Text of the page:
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What is a Hemorrhagic Stroke?
â€˜Hemorrhagic strokeâ€™ is a kind of stroke wherein there is bleeding in the brain. Once bleeding occurs in the brain, it leads to various symptoms such as paralysis, speech disturbance, headache, unconsciousness and, sometimes death.
Hemorrhagic Stroke Causes
There are several causes of bleeding within the brain. Common causes include
- Brain aneurysm
- High blood pressure
- Brain AVM (arteriovenous malformation)
- Brain AVF (arteriovenous fistula)
Any type of trauma (accident or injury) can lead to bleeding within the brain. A brain aneurysm is a focal bulging of the wall of an artery that supplies blood to the brain. While most brain aneurysms remain silent, a few burst leading to bleed within the brain.
An AVM (arteriovenous malformation) of the brain is an abnormal tangle of blood vessels in the brain connecting the arteries to the veins. The tangle of abnormal blood vessels is called a 'nidus'. If the arteries and veins are connected one-to-one without the intervening tangle of blood vessels, it is called a fistula. Because these blood vessels are abnormal, they have a tendency to rupture leading to bleeding within the brain. AVMs are not unique to the brain and can occur in other parts of the body. However, brain AVMs are unique in that they cause severe devastating effects if they rupture.
Hemorrhagic Stroke Symptoms
Bleeding within the brain can produce many symptoms. Common ones include:
- Muscle weakness or paralysis
- Loss of coordination
- Difficulties carrying out tasks
- Visual disturbances
- Language problems
- Abnormal sensations such as numbness, tingling, or spontaneous pain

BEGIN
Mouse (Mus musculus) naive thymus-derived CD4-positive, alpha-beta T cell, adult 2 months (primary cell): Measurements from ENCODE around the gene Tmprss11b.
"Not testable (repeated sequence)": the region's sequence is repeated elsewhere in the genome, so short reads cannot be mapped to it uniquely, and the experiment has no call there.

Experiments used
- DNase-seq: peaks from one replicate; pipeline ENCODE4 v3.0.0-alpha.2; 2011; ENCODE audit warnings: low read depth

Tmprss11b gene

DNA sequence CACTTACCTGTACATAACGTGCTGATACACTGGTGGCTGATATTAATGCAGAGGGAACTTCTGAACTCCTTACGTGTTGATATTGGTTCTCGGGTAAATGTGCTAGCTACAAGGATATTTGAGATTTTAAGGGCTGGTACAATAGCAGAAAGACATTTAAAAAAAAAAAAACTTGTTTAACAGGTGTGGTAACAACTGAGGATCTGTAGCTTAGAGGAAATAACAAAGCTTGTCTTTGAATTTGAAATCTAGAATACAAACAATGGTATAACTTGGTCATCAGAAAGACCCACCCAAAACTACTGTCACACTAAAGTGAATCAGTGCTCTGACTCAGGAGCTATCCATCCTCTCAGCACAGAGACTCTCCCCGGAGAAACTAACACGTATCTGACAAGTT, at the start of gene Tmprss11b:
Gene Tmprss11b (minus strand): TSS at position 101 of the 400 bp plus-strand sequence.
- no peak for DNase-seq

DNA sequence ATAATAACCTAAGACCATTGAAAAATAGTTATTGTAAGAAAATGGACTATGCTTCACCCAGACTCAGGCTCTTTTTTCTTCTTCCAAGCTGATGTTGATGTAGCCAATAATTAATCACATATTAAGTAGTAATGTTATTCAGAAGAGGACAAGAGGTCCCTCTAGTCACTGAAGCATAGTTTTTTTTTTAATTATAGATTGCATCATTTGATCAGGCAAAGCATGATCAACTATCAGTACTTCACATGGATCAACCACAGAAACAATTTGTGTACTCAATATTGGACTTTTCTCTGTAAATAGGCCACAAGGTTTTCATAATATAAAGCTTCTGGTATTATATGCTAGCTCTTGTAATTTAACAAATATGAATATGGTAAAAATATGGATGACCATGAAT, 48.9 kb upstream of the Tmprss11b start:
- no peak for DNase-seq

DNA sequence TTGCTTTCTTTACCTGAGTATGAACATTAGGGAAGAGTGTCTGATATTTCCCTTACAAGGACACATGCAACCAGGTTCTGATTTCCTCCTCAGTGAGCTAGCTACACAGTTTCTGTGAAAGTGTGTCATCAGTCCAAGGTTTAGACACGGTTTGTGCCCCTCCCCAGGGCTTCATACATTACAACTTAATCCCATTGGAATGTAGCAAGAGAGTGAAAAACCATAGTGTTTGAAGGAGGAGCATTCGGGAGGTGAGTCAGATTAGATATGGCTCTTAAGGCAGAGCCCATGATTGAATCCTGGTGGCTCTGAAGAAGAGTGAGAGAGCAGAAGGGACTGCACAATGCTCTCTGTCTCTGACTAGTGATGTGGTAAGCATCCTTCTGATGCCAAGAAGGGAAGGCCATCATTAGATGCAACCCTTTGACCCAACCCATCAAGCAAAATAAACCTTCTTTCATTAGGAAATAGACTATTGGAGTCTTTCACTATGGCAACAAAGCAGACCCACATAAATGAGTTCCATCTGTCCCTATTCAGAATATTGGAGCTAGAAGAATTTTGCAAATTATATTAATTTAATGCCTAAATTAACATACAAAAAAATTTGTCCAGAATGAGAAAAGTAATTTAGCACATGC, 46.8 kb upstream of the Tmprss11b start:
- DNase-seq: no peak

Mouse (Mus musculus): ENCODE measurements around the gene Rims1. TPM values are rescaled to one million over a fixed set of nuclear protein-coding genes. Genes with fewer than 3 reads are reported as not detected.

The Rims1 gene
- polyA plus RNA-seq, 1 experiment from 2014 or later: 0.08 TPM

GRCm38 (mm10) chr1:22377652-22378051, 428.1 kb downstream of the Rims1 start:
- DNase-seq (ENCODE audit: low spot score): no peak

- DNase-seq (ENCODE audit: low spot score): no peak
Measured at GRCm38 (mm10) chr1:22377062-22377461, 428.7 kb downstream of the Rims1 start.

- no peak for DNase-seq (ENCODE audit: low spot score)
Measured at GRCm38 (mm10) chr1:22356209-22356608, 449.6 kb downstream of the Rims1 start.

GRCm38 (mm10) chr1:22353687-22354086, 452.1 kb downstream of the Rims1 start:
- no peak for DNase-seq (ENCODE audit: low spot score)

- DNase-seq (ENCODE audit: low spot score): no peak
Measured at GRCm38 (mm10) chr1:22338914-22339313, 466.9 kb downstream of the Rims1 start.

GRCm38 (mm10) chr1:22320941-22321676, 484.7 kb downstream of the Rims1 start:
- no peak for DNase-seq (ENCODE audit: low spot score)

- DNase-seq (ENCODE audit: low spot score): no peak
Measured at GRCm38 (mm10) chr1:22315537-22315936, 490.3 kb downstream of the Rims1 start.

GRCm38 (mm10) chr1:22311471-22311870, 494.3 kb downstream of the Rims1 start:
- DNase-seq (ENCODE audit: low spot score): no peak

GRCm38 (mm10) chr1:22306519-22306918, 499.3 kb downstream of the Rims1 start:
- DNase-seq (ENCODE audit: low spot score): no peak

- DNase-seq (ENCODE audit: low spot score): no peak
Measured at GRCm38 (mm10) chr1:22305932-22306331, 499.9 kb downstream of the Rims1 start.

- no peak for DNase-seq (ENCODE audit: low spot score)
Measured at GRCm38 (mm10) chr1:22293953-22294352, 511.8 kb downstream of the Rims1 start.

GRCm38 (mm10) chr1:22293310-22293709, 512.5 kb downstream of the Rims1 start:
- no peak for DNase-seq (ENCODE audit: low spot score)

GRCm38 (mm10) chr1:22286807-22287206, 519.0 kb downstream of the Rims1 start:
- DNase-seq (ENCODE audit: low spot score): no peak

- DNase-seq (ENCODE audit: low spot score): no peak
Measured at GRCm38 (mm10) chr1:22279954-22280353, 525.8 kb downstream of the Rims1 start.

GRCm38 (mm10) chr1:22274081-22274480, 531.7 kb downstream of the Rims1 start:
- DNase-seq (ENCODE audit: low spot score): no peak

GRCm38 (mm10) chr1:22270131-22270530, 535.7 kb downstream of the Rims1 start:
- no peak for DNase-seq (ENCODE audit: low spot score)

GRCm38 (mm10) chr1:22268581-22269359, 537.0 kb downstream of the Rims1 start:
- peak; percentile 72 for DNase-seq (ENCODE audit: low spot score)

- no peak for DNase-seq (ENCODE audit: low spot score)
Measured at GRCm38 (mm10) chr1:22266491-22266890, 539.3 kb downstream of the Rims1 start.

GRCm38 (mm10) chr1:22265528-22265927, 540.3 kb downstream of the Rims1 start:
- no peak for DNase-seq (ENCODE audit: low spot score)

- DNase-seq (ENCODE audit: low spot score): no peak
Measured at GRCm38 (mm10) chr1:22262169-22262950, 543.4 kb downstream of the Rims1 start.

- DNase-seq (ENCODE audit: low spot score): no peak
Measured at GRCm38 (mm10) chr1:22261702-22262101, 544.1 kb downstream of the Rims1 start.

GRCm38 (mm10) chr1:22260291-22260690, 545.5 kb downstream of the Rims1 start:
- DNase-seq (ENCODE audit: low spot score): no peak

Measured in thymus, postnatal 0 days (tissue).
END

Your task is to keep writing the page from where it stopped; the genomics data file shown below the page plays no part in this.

- Memory deficits
- Mental confusion
- Headache, vomiting
Hemorrhagic Stroke Prognosis
Outcome in a patient with bleeding within the brain depends on early diagnosis and appropriate treatment. Treatment is available for all the conditions and it focuses mainly on preventing another episode of bleeding and eliminating the cause of initial bleed. Open surgery as well as minimally invasive endovascular interventions are available to treat the cause of bleeding. the patients should consult an endovascular neurosurgeon to discuss the treatment option that suits best to treat the cause.
"If treated appropriately and in time, complete recovery is possible", says Dr. Sudheer Ambekar, Interventional Neurosurgeon from Mumbai.
Hemorrhagic Stroke Treatment
There are two ways in which aneurysms are treated. First, "Clipping", in which the aneurysm is closed from outside with a metal clip through open surgery. Second, "Coiling" in which thin metal threads called 'coils' are inserted in the aneurysm using a catheter in the same way as an angiogram is done. Both these treatment options are complimentary to one another and, depending upon the characteristics, the aneurysm may be suitable for clipping or coiling. If the aneurysm is very small and not ruptured, your neurosurgeon may also recommend observation depending upon the risk of rupture.
There are different ways of treatment of AVMs
1. Observation: Sometimes, not choosing any intervention and close observation may be the best treatment. AVMs are generally treated if they cause symptoms or if they have a very high risk of bleed.
2. Surgery: Surgical removal of the AVM is a well established and effective treatment. A successful surgery immediately eliminates the risk of causing any symptoms in future.
3. Embolization: This therapy involves filling up the abnormal arteries with a glue like material from inside during a cerebral angiogram.
4. Gamma knife Radiosurgery: This therapy involves focussed radiation of the AVM in one sitting. However, large AVMs cannot be treated by this modality. Also, the risk of bleeding from the AVM persists for a few months after treatment until the AVM completely closes.
Very often, a combination of the above mentioned therapies may be required to treat AVMs safely and effectively.